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Bigger Tires Demand Related Modifications

Rolling into your driveway with a brand new or new-to-you Jeep® is an unforgettable feeling. At that moment, many new off-road vehicle owners are equally excited about the idea of hitting the trails, and of which modifications or upgrades to move ahead with first. Whether owners are aiming for better off-road performance or just want to achieve a certain “look,” it’s important to remember that many vehicle upgrades require other corresponding changes.

To explore this topic further, we sat down with Senior Manager of Dana Performance Randall Speir, who is both an off-road enthusiast and a Dana and Spicer® parts product expert.

Randall at Moab

Q: Randall, we know that you’re a huge supporter of people upgrading their rigs to fit their lifestyles. What is essential for vehicle owners to keep in mind when making modifications?

A: When you start modifying your vehicle, you go outside the original design parameters. So, you’re going to fatigue, or wear out, certain parts quicker if you don’t make other related upgrades. Any modifications should be well-considered and researched to be sure that you upgrade all the related components that you need to.

Q: It sounds important to recognize that some vehicle upgrades go hand-in-hand with others. Can you give us an example?

A: Many owners of popular off-roading vehicles like Jeeps can’t wait to upgrade their vehicle to larger tires. But bigger tires put more stress on the drivetrain and change how your vehicle operates. The larger tires create more torque and bending forces, which can increase part fatigue, raising the potential for early part failure. When you’re ready to upgrade to bigger tires, you’ll also need upgraded u-joints and axle shafts for optimum performance.

Q: Are there other issues beyond part fatigue to consider when you upgrade to bigger tires?

A: Absolutely. A gear ratio change is essential to achieving a good balance between the torque you want, and the efficiency of your engine and transmission. The larger tire size changes the optimization of the transmission-to-engine operation. You need to change the axle’s gear ratio, or you’ll get terrible gas mileage and wear out the transmission quicker.

Q: It sounds like a gear ratio change is actually essential when upgrading your tire size.

A: Yes, it is for any vehicle, and I’ll give you an example related to Jeeps. The Jeep Wrangler JL and the Gladiator JT now come with an 8-speed automatic transmission. But if you don’t put in the correct gear ratio for the tire size, you lose the ability to utilize the 6th, 7th, or 8th gear speeds. This is what kills the gas mileage – but a gear swap will solve that issue. And of course, if a vehicle owner is doing a gear swap on one axle, they will need to complete a ring and pinion gear swap on the other axle, as well, so the front and rear match.

Q: That makes sense. What other considerations are related to switching to bigger tires?

A: If a customer makes an upgrade to bigger tires, they should also incorporate stronger axle shafts and upgraded ball joints. If you upgrade to larger tires and make no other changes, this heavier weight will generate additional stress and shorten the life of the axle and its components. With all the added stress, original equipment (OE) axle shafts can be bent and broken. Also, the original ball joints wear much faster. These parts can really take a beating when you’re modifying other things along with bigger tires; items like body armor, roof top tents, and new bumpers can add a lot of weight. You really don’t want those axle components to fail when you’re out on the trail! That failure could cause more damage to your vehicle. Then you’re not enjoying your weekend, you’re dealing with a hassle.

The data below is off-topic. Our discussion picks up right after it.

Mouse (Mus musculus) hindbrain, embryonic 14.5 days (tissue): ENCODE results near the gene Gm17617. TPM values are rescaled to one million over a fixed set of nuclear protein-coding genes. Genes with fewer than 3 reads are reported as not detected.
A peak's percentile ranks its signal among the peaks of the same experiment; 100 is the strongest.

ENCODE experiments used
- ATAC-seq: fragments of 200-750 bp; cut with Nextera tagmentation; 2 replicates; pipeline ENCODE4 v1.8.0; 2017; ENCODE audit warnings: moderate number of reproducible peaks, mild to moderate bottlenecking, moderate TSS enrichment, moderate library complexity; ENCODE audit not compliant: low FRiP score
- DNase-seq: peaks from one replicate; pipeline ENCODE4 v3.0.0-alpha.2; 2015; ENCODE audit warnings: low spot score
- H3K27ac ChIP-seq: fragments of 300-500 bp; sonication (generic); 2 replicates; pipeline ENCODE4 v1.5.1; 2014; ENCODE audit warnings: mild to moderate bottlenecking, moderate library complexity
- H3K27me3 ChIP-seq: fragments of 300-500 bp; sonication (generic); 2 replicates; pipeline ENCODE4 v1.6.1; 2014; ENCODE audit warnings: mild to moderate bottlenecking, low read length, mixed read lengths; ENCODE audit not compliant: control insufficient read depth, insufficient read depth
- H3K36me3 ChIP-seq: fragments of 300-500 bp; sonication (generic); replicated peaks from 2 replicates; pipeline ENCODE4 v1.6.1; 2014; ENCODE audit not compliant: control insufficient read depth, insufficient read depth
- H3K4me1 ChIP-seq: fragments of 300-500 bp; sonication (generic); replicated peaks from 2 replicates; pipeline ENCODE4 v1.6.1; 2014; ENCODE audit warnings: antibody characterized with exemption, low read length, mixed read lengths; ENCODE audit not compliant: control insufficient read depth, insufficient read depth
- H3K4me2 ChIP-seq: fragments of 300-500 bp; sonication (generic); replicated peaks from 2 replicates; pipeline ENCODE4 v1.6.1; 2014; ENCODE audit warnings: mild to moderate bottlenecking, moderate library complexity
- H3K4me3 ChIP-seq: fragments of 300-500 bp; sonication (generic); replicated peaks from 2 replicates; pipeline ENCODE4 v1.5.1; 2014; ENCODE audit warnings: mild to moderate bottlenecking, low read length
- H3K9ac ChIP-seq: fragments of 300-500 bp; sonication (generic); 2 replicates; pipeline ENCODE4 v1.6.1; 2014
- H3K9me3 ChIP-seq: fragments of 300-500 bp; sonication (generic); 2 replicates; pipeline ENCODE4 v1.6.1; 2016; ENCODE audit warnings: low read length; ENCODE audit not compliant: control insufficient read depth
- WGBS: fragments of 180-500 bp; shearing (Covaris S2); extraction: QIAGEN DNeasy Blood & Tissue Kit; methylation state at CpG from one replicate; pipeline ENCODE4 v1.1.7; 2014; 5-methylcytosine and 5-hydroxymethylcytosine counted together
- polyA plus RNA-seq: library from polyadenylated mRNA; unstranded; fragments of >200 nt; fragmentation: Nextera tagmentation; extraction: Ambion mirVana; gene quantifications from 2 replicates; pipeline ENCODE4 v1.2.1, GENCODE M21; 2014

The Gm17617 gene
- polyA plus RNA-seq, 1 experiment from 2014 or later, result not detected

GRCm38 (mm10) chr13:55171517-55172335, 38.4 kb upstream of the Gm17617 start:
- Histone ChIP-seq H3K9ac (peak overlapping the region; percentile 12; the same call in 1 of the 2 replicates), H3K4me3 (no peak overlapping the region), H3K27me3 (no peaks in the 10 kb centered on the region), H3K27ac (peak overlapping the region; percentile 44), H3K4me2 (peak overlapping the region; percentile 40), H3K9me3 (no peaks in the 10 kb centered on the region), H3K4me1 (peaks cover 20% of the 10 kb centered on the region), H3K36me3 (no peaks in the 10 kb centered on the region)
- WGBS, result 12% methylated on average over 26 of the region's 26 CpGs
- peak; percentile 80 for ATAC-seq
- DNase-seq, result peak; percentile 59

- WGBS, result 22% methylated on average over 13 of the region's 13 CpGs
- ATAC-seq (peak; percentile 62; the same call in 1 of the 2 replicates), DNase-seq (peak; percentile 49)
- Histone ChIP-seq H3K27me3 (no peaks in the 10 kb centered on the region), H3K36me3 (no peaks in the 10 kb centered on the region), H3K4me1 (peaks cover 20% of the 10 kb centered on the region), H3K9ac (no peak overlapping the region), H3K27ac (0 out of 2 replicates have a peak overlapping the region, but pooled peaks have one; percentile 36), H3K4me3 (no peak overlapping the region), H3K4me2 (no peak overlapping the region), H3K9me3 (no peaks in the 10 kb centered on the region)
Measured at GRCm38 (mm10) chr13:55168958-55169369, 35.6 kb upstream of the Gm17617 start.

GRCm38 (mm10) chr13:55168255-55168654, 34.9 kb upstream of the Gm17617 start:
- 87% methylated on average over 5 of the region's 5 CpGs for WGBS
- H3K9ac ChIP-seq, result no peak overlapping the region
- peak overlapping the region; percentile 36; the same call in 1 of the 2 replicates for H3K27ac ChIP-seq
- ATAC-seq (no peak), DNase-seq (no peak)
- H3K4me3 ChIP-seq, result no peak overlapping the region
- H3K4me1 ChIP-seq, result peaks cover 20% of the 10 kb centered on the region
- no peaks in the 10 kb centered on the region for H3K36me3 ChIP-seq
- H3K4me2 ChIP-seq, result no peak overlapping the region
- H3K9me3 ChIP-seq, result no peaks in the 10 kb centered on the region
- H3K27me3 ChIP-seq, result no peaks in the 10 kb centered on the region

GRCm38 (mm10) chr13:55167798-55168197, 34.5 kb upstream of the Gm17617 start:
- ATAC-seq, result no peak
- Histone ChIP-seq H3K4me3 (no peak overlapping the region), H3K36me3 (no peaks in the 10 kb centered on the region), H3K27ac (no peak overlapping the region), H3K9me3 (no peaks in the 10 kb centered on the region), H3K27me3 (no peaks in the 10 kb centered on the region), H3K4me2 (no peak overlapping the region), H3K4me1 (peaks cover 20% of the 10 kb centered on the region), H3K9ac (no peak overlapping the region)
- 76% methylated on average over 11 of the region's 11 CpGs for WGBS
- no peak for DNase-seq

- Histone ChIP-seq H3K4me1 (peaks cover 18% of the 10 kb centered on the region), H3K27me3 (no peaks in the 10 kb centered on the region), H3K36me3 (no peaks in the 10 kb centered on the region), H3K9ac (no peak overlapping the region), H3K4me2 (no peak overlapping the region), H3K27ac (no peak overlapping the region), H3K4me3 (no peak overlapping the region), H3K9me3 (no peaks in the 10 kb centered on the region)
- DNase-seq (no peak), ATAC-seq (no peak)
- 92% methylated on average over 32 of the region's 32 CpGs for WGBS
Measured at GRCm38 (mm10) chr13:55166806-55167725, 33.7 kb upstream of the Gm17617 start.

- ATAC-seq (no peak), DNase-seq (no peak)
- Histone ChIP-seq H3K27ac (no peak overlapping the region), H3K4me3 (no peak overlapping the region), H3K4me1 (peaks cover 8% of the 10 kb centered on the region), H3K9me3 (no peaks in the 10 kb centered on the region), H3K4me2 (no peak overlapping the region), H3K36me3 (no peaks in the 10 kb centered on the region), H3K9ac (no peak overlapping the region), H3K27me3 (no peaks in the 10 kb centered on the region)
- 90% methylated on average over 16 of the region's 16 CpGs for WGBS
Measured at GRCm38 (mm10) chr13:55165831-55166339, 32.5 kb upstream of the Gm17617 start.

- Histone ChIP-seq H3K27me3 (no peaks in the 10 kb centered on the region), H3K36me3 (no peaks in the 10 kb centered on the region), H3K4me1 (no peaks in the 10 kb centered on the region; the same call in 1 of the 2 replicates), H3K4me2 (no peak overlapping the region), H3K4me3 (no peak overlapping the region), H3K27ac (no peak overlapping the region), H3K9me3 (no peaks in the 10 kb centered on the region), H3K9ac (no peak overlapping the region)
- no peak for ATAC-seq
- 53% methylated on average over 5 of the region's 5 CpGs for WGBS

It all just demonstrates that you have to think of the vehicle as a whole; you can’t make tweaks here and there and call it good. Dana has made it easier to upgrade the whole axle system with the bolt-in Ultimate Dana Crate Axle program. These crate axles have stronger axle housings, upgraded axle shafts and ball joints, and come with a choice of gear ratio already installed to match the tire size. Or if you’re making an upgrade to the highly revered Ultimate Dana 60™ crate axles, you’ll also need performance driveshafts to match the bigger 1350 series u-joints.

Q: With so many upgrades that should work well together, is there one source that you’d recommend for all those parts?

A: I do work for Dana Aftermarket, so I could be a bit biased! But that doesn’t change the fact that the Dana and Spicer names are well-respected within the automotive industry and the off-roading community. In fact, Dana Aftermarket parts are designed, engineered, and manufactured to meet the strict standards established for the OE car companies, because Dana is a trusted OE manufacturer. In terms of the Jeep brand, Dana has served as the original-equipment driveline supplier since the Jeep began in 1941.

For many making vehicle upgrades, Dana is a great partner and company that you’ll see vehicle owners and technicians coming back to again and again. Whether you’re looking for upgraded Dana axles with the latest AdvanTEK® technology, now featured on every Jeep JL and JT straight from the factory, or drivetrain upgrades like Spicer Performance gear ratios and installation kits, Dana has you covered.

Q: Thanks for your professional perspective and tips. Anything else you’d like to add?

A: No matter how you decide to modify your vehicle, have fun and be safe! Spend the time to research or talk to a pro, so you’ll be sure that your upgrades all work together to provide the strength and durability you need. Then, you’ll be confident that when it’s time to put those upgrades to the test, your rig can take on whatever you throw at it!